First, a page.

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Photos: Stuart Page, with additional treatment by Archi Banal
Photos: Stuart Page, with additional treatment by Archi Banal

SocietyJanuary 7, 2024

Here’s how Auckland really looked in 1989

Photos: Stuart Page, with additional treatment by Archi Banal
Photos: Stuart Page, with additional treatment by Archi Banal

Summer reissue: A project documenting everyday life in Tāmaki Makaurau at the dawn of the 1990s is finally reaching its intended audience: Aucklanders of the future. Gabi Lardies talks to one of the photographers about how he approached the assignment.

First published on November 5, 2023. All photos, including the group portrait that opens this story, by Stuart Page.

In 1989, Stuart Page, then 31 years old and almost definitely dressed in all black, lugged a beastly Mamiya camera weighing over two kilograms around suburbs of Auckland he’d never been to before. 

He’d moved to Auckland from Christchurch just two years before. In Tāmaki, Mt Wellington, Panmure, Onehunga, Sandringham and the CBD, he walked the streets capturing spontaneous moments and transient places. In the industrial suburbs, he found his way inside factories and took photos of the people working there too.

“I remember thinking to myself, ‘Oh, I should make sure that I photograph all the people that all the other photographers would leave out of the frame,’” Page says today. He’s still dressed mainly in black, and still lives in Grey Lynn, though the private pools, Lamborghinis and Bentley showrooms in the neighbourhood are new. Page prefers to travel on the bus, using his SuperGold Hop card.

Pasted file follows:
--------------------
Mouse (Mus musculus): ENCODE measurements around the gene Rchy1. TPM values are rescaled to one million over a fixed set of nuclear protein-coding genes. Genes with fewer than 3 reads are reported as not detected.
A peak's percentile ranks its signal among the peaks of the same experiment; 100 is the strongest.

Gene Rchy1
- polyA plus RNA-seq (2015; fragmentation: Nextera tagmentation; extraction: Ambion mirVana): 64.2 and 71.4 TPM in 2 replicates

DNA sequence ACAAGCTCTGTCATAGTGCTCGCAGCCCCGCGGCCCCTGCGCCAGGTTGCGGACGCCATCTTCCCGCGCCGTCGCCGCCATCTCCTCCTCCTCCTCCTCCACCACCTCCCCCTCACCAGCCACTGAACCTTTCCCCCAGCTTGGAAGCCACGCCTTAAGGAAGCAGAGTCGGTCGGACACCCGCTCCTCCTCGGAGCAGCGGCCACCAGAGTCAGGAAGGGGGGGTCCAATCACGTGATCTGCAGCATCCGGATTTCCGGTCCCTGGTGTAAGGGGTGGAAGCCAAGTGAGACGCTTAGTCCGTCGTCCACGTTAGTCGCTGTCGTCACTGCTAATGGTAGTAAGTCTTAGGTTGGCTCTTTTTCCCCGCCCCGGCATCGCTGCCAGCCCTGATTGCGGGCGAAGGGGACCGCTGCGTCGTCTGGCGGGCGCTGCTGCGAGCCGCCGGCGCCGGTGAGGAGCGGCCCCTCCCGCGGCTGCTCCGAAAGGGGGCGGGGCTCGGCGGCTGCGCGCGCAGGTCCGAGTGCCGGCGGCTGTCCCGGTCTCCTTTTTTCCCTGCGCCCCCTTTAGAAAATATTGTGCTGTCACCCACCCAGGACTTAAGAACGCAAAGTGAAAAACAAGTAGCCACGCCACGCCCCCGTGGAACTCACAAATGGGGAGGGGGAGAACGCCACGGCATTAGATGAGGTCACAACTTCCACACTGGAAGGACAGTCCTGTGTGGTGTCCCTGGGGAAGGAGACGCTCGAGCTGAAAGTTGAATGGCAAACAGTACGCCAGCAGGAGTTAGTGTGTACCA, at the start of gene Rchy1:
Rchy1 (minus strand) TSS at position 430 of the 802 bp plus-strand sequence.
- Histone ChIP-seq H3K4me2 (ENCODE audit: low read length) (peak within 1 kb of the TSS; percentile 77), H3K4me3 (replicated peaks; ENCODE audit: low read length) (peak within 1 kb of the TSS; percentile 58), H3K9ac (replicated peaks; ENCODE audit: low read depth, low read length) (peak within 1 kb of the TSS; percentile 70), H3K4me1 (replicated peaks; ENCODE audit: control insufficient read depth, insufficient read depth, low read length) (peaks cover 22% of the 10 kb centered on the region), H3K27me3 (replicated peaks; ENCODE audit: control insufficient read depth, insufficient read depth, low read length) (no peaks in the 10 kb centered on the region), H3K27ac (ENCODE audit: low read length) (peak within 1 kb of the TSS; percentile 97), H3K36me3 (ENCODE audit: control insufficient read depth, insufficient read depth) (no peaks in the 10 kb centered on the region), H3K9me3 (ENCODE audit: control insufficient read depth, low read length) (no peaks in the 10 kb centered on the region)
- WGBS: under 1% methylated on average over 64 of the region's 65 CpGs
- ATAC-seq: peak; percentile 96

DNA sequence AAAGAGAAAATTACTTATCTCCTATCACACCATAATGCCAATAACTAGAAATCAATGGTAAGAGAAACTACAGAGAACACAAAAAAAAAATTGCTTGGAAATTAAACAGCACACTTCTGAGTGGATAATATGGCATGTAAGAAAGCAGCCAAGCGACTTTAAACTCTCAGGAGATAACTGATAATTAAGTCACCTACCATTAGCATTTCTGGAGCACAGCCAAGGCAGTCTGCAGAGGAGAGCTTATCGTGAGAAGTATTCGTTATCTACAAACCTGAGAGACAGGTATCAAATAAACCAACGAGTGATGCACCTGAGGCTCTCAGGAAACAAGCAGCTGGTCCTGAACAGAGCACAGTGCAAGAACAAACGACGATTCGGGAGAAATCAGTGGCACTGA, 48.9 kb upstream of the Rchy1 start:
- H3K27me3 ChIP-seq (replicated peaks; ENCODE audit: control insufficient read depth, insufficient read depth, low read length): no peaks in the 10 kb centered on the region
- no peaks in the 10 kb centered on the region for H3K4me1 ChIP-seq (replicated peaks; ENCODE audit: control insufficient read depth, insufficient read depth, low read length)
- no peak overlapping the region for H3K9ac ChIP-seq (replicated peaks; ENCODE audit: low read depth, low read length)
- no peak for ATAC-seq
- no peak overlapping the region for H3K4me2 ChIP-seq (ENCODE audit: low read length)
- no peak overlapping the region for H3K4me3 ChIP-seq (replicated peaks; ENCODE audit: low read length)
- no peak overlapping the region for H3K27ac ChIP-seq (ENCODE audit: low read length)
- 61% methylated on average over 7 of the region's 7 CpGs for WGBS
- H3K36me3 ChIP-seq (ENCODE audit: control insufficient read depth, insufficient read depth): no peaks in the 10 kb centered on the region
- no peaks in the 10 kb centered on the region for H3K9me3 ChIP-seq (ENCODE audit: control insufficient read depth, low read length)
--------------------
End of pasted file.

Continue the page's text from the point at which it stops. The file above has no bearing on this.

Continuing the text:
1990 Project photographers Stuart Page, Chris Matthews, Ans Westra, Miles Hargest and Paul McCredie in the central median of Queen Street between the Kerridge Odeon Theatre Centre and the Civic Theatre. (Auckland Libraries Heritage Collections 273-PAG057-22)

Along with four other photographers, Page was commissioned by Auckland Public Library to document life in the city for The 1990 Project, marking 150 years passing since the signing of Te Tiriti. Page approached the task as a corrective to the touristy photographs of the city bathed in nostalgic romanticism and late afternoon light. Neither was he interested in capturing the architectural achievements of urban development or geographic features like the volcanic cones or harbours. 

Instead, the hundreds of photos he took are filled with ordinary people going about their usual routines. Abattoir workers play cricket at lunchtime, a woman tends to her lawn, a young man stands on a vase to paint the sign for a leather shop, workers load fish into buckets, or are happy to be heading home for the day. It’s Auckland in 1989 from street level, a documentation of the interlocking lives which make a city. 

Even when the photos are posed there is a casual lightness to them. Traditionally, documentary photography has tended to be grim. Often photographers have captured poorer people with an intention to spread awareness of their living or working conditions. Subjects appear downcast, down and out, perhaps objects of pity. That’s not the case in Page’s photographs.

The camera tends to be seen as a truth-capturer, a machine for recording objective reality. And yet, “if you put two of us [photographers] in the street side-by-side and told us to take a photograph, you’d get two totally different photos,” says Page. By pressing the shutter at a certain moment, and pointing the camera at a certain angle, “you are creating a little scenario, to a certain extent”.

Still, in the back of Page’s mind was the historical purpose of the photographs. Where there were signs he tried to include them in full at a readable size, and he kept a log book of dates, locations and names to attribute to each frame. He calls it a “subjective objectivity”.